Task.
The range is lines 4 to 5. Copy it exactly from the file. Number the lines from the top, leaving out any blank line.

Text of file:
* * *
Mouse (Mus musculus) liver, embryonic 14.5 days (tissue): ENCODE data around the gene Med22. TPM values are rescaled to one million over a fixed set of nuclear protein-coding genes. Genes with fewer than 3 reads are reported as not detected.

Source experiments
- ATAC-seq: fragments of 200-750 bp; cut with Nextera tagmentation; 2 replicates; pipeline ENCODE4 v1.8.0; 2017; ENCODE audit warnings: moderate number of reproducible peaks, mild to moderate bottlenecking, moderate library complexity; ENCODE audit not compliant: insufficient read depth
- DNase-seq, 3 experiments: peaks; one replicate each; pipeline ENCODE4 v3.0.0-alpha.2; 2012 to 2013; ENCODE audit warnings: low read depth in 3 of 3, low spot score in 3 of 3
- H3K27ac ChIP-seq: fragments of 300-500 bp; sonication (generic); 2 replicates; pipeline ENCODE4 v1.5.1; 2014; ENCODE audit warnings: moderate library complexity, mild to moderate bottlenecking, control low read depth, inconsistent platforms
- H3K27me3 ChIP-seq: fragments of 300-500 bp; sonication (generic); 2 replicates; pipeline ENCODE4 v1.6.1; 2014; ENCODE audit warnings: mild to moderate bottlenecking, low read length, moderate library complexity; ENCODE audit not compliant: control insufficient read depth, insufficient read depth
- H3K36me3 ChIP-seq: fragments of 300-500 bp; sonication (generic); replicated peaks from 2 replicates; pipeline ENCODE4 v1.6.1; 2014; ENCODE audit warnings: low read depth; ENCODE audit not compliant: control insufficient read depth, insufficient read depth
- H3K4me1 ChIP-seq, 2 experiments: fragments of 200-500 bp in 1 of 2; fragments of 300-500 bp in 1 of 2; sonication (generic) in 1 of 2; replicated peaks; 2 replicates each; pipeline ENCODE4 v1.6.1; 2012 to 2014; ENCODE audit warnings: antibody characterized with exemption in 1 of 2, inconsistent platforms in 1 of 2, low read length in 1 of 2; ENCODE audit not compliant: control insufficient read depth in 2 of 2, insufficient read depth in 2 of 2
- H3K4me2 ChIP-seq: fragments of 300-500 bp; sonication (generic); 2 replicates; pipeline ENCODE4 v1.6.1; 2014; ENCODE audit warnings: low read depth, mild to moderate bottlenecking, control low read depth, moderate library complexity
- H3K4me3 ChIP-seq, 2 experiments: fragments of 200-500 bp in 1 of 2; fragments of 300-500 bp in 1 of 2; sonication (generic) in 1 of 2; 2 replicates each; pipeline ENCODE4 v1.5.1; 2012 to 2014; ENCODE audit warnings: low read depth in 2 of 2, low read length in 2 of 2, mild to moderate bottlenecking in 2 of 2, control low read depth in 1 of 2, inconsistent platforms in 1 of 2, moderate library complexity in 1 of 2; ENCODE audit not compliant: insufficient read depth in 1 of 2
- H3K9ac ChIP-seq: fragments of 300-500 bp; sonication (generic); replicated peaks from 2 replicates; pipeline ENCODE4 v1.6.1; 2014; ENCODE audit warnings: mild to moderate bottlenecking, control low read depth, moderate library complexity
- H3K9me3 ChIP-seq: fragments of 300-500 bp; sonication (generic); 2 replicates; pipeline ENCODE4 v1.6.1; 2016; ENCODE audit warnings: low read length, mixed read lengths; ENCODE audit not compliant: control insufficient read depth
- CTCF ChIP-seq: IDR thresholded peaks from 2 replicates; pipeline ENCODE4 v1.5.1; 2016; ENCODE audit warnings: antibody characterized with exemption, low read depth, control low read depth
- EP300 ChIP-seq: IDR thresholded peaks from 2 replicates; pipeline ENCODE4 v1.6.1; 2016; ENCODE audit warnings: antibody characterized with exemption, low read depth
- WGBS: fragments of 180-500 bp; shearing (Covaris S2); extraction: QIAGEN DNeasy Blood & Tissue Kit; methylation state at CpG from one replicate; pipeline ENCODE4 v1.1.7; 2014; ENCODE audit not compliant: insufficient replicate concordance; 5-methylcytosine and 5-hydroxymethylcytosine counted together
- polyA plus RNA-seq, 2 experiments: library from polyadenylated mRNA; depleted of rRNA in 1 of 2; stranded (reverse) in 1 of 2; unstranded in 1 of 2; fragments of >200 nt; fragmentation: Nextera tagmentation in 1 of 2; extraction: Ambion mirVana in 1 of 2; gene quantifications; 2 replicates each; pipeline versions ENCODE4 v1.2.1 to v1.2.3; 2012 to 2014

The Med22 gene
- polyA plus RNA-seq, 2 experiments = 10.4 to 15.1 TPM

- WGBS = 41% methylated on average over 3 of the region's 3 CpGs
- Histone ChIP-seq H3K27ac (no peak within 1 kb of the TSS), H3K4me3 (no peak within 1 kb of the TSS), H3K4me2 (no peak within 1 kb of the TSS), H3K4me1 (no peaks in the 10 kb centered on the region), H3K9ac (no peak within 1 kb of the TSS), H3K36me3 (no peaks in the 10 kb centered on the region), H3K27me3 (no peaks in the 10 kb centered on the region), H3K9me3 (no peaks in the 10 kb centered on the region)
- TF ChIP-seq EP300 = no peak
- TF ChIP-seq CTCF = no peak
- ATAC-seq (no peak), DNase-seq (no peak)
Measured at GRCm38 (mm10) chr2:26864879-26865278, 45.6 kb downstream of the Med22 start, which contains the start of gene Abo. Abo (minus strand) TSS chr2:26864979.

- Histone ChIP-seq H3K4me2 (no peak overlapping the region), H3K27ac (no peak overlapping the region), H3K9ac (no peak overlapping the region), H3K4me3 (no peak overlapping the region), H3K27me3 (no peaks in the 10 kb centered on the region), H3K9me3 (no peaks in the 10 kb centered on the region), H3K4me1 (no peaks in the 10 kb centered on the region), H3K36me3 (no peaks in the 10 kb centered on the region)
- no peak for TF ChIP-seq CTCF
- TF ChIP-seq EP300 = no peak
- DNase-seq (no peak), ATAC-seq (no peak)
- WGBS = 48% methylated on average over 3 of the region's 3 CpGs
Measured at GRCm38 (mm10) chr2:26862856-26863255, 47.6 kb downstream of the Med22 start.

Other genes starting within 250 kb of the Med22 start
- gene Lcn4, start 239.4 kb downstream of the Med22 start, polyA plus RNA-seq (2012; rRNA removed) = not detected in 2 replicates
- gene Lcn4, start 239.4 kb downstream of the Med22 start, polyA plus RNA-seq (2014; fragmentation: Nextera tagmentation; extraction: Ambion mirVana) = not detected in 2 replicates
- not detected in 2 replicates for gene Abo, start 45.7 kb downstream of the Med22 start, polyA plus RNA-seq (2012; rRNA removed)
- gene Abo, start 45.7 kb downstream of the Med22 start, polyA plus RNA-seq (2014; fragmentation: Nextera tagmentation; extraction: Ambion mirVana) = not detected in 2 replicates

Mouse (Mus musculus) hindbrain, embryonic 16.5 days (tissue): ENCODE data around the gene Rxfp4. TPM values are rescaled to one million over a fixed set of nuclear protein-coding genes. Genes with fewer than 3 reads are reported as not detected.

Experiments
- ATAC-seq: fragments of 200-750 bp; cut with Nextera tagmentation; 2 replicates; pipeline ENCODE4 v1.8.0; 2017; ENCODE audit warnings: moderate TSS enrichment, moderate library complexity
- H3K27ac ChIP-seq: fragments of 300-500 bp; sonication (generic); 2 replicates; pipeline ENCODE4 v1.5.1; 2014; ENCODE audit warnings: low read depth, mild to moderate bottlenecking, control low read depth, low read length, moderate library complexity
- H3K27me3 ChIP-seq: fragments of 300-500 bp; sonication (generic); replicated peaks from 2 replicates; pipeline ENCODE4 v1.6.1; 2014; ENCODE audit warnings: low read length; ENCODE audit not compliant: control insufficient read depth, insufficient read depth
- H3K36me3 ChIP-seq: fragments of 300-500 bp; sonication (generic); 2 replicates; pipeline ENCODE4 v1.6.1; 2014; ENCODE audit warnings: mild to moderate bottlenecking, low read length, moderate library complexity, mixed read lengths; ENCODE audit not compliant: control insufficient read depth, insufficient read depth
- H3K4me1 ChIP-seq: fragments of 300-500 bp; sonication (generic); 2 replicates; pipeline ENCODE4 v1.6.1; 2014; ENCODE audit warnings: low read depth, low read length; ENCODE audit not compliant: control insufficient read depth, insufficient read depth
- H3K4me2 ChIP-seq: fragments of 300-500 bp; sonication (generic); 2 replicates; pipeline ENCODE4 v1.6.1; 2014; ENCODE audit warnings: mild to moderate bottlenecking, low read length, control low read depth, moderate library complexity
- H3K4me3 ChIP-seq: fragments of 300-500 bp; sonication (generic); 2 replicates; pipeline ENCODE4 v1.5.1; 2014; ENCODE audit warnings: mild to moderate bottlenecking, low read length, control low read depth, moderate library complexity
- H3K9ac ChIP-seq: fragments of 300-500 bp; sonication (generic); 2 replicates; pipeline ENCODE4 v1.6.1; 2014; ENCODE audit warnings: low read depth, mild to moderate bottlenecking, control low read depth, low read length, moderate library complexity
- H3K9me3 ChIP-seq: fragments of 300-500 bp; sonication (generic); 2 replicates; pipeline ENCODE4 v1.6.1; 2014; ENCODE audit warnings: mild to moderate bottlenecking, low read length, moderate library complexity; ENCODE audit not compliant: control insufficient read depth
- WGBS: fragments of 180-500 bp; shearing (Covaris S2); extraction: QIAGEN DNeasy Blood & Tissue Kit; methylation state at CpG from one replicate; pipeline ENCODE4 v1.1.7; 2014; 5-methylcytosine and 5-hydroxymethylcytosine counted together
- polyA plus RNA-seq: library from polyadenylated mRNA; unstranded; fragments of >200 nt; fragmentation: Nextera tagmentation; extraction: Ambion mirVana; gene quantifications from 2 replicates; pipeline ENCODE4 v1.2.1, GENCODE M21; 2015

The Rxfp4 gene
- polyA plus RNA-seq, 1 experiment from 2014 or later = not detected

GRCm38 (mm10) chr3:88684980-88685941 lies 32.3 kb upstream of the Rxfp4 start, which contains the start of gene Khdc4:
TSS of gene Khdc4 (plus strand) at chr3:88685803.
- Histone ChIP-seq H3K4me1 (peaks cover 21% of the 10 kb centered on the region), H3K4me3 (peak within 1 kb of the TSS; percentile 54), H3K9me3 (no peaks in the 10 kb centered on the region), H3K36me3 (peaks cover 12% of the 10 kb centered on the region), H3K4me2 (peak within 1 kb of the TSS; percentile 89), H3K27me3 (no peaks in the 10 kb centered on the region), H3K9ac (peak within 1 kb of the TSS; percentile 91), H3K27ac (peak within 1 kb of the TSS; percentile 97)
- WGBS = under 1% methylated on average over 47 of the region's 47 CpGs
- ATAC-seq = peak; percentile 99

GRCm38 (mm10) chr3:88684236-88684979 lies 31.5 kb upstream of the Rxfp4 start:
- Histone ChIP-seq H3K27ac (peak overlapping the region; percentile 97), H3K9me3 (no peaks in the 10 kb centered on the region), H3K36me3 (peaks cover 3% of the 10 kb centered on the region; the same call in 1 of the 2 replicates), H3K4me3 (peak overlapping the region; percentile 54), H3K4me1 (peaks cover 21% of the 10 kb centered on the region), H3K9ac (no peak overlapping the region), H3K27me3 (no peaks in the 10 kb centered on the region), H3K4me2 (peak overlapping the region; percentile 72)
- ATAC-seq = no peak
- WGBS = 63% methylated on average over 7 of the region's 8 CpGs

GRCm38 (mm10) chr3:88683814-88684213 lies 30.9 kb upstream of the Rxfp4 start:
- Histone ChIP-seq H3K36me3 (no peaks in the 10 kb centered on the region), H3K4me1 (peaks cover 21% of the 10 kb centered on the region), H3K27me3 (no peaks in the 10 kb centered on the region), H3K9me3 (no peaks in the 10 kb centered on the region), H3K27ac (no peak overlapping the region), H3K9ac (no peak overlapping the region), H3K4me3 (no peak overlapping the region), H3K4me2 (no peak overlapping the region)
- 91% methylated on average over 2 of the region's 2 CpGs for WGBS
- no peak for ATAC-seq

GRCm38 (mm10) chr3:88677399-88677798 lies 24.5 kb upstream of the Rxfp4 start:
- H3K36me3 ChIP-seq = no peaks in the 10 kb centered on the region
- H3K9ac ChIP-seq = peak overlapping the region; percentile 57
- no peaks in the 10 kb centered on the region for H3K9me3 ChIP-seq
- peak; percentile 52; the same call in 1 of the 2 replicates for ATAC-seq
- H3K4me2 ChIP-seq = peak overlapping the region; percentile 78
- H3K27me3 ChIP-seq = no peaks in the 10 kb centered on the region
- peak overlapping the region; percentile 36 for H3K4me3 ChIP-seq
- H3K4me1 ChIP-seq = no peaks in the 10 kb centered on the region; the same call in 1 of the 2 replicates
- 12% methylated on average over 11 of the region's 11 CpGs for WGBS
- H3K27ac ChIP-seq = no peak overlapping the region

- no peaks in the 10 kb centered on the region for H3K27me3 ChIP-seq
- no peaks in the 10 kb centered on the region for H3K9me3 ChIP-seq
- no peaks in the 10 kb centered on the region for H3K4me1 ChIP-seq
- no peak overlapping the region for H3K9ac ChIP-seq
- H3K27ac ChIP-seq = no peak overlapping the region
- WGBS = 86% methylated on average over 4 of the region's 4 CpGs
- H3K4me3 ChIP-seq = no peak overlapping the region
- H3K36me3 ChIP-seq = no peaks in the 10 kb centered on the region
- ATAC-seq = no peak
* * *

- DNase-seq, 3 experiments: peaks; one replicate each; pipeline ENCODE4 v3.0.0-alpha.2; 2012 to 2013; ENCODE audit warnings: low read depth in 3 of 3, low spot score in 3 of 3
- H3K27ac ChIP-seq: fragments of 300-500 bp; sonication (generic); 2 replicates; pipeline ENCODE4 v1.5.1; 2014; ENCODE audit warnings: moderate library complexity, mild to moderate bottlenecking, control low read depth, inconsistent platforms